Leaders of Germany's main opposition Social Democratic Party have named former Finance Minister Peer Steinbrück to challenge Chancellor Angela Merkel in next year's federal election, due to be held in September.
'The Social Democrats' (SPD) chairman, Sigmar Gabriel, told a press conference in Berlin on Friday that he would nominate Steinbrück as the center-left's chancellery candidate at a special meeting of the SPD's executive on Monday.
Steinbrück, 65, is a former premier of Germany's most populous state North Rhine-Westphalia and former federal finance minister. He has a reputation as an outspoken critic on global financial issues, including bankers' behavior and Switzerland's policy on tax evaders.
Gabriel's announcement ends months of speculation in which SPD leaders had insisted that any decision would not come until early 2013.
Steinbrück vows '200 percent' effort
Gabriel and the party's parliamentary party leader Frank-Walter Steinmeier, who had previously signalled interest in the candidacy, appeared with Steinbrück at the conference.
Steinbrück said he intended to run a "200 percent" campaign to form Germany's next government comprising the Social Democrats and the Greens.
Steinmeier, who served as foreign minister in Germany's previous grand coalition government, unsuccessfully challenged Merkel in 2009, resulting in a post-war electoral low for the SPD of 23 percent.
Merkel accused of standstill politics
Gabriel used to press conference to accuse Chancellor Merkel's coalition government comprising her Christian Democratic Union (CDU), its Bavarian allies and the pro-business liberal Free Democrats, of presiding over "anti-democratic" trends in Germany stemming from globalisation and politics that had led the country to a "standstill."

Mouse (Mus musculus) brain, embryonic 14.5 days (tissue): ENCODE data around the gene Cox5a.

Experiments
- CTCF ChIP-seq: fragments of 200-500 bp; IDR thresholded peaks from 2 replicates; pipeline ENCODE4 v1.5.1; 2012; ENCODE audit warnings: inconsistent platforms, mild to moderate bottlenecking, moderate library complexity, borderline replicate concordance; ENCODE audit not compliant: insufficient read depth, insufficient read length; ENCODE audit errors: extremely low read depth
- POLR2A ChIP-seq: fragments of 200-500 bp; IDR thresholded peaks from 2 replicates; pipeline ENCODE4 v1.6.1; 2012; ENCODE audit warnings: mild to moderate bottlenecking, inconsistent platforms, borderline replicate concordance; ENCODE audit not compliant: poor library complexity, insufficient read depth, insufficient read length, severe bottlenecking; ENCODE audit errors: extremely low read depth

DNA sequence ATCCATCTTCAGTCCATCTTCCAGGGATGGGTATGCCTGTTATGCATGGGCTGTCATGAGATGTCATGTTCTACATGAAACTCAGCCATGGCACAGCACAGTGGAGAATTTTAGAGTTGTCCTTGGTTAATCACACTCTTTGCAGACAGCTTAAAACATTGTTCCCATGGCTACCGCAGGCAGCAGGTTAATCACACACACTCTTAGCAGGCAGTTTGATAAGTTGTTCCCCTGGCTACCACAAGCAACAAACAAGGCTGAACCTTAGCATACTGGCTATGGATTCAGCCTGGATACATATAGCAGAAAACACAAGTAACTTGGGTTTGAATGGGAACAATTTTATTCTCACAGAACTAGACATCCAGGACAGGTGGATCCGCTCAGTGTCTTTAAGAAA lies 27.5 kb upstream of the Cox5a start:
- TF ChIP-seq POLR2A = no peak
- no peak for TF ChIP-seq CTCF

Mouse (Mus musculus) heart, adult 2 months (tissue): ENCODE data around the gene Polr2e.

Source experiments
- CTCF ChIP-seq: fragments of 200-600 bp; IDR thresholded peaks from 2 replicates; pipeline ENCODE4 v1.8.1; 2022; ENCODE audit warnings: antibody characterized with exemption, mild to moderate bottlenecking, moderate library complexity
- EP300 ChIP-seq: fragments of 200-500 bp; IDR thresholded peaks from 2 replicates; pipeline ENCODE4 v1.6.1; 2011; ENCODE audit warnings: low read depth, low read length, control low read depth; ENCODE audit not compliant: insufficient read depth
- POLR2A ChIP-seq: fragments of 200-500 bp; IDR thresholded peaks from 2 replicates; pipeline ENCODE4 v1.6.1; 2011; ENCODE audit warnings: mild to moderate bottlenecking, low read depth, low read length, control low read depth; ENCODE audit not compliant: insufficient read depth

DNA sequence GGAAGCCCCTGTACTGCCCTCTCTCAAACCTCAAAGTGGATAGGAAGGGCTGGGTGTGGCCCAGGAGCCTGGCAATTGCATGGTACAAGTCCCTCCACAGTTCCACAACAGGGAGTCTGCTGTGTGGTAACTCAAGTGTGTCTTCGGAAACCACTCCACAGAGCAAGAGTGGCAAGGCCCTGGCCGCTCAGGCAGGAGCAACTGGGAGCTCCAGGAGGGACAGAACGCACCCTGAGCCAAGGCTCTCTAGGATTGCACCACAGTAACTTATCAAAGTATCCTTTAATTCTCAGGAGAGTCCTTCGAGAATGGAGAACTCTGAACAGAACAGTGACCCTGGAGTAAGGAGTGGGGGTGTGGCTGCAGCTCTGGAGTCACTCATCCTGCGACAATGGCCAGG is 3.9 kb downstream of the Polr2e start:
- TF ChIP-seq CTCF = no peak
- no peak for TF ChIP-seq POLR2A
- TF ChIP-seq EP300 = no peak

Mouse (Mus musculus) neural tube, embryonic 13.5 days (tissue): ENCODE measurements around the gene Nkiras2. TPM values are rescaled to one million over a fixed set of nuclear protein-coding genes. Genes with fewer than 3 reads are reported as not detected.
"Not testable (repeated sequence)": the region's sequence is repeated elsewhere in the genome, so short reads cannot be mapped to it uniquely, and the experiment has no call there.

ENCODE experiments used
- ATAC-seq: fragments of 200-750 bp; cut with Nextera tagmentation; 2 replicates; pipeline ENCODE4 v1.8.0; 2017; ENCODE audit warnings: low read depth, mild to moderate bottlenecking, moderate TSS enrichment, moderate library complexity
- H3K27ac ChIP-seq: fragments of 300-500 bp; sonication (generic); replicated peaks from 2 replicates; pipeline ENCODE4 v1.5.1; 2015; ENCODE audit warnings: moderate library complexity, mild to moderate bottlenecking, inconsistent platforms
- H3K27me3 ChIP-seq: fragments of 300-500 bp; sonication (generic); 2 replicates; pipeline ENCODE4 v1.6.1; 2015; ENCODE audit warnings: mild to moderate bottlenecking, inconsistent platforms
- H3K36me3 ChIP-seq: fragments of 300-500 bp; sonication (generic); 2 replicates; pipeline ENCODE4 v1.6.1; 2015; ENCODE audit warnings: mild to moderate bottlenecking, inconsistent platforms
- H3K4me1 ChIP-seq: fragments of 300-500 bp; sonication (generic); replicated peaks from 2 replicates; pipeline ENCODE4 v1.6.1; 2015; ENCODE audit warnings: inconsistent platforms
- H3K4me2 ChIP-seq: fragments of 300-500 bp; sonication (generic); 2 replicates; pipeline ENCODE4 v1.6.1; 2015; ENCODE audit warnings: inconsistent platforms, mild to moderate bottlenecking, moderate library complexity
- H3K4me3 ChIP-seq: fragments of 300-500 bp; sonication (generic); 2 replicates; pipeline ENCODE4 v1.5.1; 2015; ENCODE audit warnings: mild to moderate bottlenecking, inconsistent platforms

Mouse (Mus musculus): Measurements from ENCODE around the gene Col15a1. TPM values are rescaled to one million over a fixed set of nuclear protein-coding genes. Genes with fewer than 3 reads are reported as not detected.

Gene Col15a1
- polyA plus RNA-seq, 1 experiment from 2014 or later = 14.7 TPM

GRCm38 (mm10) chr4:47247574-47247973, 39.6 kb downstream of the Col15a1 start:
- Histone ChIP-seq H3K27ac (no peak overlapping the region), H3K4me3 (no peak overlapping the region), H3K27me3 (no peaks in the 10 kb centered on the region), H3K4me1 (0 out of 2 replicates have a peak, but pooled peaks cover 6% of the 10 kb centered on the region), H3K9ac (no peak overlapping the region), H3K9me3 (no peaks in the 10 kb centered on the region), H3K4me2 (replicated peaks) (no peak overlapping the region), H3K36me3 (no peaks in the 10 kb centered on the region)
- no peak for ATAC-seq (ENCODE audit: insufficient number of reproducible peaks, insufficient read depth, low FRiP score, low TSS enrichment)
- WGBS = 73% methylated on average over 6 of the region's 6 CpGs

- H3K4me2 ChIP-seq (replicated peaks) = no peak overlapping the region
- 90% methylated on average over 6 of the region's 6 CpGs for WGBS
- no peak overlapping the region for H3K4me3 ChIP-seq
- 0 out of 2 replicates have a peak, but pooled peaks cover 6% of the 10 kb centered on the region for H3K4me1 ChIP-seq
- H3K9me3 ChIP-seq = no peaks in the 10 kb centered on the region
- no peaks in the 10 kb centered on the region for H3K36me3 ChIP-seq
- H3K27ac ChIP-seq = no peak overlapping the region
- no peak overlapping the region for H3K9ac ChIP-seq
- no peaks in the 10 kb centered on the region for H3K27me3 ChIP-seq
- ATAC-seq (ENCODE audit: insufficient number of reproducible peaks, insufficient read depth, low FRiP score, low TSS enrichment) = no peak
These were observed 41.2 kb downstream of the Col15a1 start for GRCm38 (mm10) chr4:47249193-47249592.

The SPD's aim was to "tame" the financial markets and to "restore "social equilibrium" in which all people in Germany would again be able to participate, Gabriel said, referring to Germany's post-war model of social market democracy.
Steinbrück only one remaining, says CDU
In an initial reaction, senior CDU parliamentarian Michael Grosse-Brömer sent out a social network message, saying "Gabriel can't do it, Steinmeier doesn't want it. There's only one remaining," he said, referring to Steinbrück.
Greens co-chairman Cem Özdemir said his party hoped to govern again with the Social Democrats and described Steinbrück as a candidate who unpacked the "boxing gloves."
Liberal FDP Health Minister Daniel Bahr said "Mr Steinbrück does not embody the SPD's party program."
Claus Schmiedel who is the SPD's party floor leader in the southwestern state of Baden-Würtemberg described Steinbrück as "the right choice in the light of the current euro crisis, because of his expertise in finance and economic policymaking,”
Earlier on Friday, the mass circulation Bild newspaper had reported the decision to bring forward the candidacy decision had been made due to mounting pressure from the SPD's regional state branches in recent days.
Merkel leads in survey
Fresh survey results published on Friday by ZDF public television station showed Merkel polling as preferred chancellor on 53 percent. Trailing her were the SPD's Steinbrück and Steinmeier, each on 36 percent. Gabriel polled only 27 percent.
Overall, Merkel's CDU polled 38 percent among respondents, when asked which party they would vote for. The Social Democrats scored 29 percent, with the Greens on 13 percent, the newly formed Pirate Party on six percent. The FDP liberals polled four percent, echoing its historical slump in support.
Senior political scientist Gerd Langguth told the Reuters news agency that Steinbrück could "poach" voters from the CDU. Another political scientist Gero Neugebauer said for Merkel, Steinbrück was the "most dangerous candidate" because he could attract voters among Germany's mainstream middle-class milieu.
Prominent pollster Klaus-Peter Schöppner of the survey institute Emnid said the most important step was that the SPD had ended "its long drawn-out leadership discussion."
ipj/pfd (dpa, Reuters, AFP)